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News Items – January 6, 2011

LPC? LMFT? LCSW? Making sense of some family therapy options
Asheville Citizen-Times
LCSW stands for Licensed Clinical Social Worker. Again, you will need to inquire as to their specific training matches your needs.

Forming Your Final Health Wishes
Ridgecrest Daily Independent
“We recommend that everyone have both forms on file,” added Brenda Autobee-Bigalk, social worker at Ridgecrest Regional Hospital. “You are actually giving the patient a gift by following their wishes.

A milestone for Mikulski, the ‘dean’ of Senate women
The Washington Post
“Maybe it’s because she’s a social worker, maybe because she’s a woman – she understands relationships are everything,” said Sen. Patty Murray (D-Wash.). “She helps you see areas of common interest so you can find solutions.”

Judge reconsiders former Germantown youth pastor’s sex offense probation
Business Gazette
Smith recommended Dr. Ronald Weiner, of Clinical & Forensic Associates, PC, one of the only licensed mental-health professionals in Maryland who specializes in working with sexual offenders.  According to the Clinical & Forensic Associates website Weiner has a doctoral degree from the University of Maryland in social welfare and social policy, as well as a master’s degree in social work from Howard University. He is licensed in both Maryland and the District of Columbia as a clinical social worker.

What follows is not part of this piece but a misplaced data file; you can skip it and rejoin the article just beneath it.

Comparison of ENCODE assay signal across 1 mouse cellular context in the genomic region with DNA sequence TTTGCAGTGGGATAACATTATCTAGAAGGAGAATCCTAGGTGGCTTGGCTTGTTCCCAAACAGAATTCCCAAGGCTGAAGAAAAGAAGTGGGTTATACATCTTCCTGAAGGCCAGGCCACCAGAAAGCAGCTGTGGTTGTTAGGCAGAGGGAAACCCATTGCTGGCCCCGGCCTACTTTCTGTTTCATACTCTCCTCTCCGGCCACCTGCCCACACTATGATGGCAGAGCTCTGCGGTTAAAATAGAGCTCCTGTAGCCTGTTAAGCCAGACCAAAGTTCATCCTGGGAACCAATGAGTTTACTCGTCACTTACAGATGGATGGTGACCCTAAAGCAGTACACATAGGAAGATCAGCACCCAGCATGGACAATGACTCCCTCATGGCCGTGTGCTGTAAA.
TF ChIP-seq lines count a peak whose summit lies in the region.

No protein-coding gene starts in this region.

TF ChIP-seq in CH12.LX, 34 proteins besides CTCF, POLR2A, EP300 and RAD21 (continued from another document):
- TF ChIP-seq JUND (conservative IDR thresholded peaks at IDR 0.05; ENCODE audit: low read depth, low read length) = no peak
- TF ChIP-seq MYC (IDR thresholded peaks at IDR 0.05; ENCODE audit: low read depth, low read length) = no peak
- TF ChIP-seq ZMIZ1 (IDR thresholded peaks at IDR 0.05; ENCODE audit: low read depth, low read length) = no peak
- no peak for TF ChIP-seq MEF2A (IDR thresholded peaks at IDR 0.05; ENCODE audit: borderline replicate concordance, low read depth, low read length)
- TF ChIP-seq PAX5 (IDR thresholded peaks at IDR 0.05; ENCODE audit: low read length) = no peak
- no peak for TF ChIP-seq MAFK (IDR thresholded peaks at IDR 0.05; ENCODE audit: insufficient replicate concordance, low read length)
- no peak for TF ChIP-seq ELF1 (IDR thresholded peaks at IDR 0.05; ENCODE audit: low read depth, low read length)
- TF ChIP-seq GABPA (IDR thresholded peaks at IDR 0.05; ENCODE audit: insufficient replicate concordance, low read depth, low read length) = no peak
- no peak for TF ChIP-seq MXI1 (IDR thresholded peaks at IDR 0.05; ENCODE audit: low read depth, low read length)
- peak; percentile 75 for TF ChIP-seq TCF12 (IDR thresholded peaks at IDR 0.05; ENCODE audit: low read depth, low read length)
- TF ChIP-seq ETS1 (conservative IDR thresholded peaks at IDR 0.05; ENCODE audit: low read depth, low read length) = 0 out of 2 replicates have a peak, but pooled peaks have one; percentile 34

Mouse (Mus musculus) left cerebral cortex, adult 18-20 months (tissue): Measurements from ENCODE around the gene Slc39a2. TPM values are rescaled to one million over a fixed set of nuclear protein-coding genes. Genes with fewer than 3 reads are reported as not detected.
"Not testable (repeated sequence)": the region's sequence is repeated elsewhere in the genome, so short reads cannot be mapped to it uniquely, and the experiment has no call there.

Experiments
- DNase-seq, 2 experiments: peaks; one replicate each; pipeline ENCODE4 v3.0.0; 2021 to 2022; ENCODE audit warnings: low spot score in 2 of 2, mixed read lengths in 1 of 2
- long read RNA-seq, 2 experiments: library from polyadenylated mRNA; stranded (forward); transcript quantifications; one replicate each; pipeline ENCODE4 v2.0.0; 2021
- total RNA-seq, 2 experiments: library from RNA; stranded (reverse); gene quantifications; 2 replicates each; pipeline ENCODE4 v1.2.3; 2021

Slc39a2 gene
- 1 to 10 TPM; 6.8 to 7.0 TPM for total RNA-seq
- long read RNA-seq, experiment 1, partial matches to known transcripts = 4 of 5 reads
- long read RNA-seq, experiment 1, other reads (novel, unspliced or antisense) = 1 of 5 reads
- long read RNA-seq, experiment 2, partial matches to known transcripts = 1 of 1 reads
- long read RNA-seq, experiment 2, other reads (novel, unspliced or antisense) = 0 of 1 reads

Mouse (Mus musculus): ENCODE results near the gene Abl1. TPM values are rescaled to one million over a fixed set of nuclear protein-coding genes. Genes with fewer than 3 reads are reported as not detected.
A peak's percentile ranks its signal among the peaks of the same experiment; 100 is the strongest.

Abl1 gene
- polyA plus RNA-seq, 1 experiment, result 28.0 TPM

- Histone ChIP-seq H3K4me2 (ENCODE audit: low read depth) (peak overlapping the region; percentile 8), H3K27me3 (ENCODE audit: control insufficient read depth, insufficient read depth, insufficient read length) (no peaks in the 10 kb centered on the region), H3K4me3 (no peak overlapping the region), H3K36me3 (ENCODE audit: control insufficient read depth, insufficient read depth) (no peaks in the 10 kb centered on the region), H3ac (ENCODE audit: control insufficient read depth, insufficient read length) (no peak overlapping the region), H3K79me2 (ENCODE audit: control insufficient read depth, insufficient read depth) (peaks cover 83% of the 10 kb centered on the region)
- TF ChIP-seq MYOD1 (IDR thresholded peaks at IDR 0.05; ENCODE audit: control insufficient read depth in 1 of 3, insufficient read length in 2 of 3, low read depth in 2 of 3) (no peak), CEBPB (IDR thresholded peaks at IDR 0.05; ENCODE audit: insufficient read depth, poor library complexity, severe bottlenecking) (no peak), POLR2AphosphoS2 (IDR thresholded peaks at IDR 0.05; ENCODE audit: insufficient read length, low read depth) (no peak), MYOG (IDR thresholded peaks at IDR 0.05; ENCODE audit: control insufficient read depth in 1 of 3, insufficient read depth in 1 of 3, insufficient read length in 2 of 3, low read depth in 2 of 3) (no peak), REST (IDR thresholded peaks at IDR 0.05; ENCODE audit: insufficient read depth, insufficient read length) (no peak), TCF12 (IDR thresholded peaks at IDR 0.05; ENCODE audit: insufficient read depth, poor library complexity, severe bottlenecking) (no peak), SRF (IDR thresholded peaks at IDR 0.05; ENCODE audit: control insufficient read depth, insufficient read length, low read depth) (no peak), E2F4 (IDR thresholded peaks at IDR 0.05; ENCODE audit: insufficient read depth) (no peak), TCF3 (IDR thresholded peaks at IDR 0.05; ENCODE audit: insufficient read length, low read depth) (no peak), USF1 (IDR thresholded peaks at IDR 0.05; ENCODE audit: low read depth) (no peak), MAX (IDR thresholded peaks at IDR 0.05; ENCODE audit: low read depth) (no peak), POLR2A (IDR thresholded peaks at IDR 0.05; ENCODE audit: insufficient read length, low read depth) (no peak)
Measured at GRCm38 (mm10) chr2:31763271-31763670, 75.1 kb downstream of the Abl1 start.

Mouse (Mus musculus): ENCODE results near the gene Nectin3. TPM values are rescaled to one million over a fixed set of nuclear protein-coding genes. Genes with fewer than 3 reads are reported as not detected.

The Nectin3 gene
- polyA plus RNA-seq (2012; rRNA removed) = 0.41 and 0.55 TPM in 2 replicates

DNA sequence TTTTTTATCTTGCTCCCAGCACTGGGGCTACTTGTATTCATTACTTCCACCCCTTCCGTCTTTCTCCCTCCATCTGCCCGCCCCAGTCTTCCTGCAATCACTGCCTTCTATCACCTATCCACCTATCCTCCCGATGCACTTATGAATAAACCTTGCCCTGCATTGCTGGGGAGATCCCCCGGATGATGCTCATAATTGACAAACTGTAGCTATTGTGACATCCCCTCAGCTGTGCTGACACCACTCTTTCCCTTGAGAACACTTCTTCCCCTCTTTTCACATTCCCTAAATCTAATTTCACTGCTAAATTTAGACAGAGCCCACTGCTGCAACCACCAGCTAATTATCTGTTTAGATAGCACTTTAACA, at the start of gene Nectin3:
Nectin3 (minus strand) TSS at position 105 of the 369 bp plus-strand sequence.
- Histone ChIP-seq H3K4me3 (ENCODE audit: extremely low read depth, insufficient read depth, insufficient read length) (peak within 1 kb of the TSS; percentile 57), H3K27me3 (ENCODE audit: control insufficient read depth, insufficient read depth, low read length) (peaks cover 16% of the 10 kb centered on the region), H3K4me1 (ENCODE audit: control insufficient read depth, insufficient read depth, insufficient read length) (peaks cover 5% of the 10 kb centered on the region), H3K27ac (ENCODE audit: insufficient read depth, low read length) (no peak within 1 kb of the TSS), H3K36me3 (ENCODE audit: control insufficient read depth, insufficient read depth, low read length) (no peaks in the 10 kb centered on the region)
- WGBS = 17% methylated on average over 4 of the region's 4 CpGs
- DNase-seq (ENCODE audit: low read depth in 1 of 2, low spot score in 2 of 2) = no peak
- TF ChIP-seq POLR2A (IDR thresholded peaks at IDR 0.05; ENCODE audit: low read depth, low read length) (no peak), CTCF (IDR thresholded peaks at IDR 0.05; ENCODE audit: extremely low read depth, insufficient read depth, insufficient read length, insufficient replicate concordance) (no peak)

County official responds to caseworkers report
Wayne Independent
The National Association of Social Workers (NASW) gave Wayne County a letter grade of “D+.” However, Wayne County Commissioner Wendell Kay said the report does not tell the whole story.

Robeson County is one of most violent in state
Lead researcher Paul Smokowski, a professor in the School of Social Work at UNC-Chapel Hill, said he chose Robeson County for the grant application after comparing its crime rate with cities across the state and region.

Federal grant aimed at helping Ky. youth
(AP) — Social work faculty and researchers from three Kentucky universities will work with youth groups in hopes of reducing teen pregnancy, violence and transmitted diseases, using a $4.8 million federal grant.

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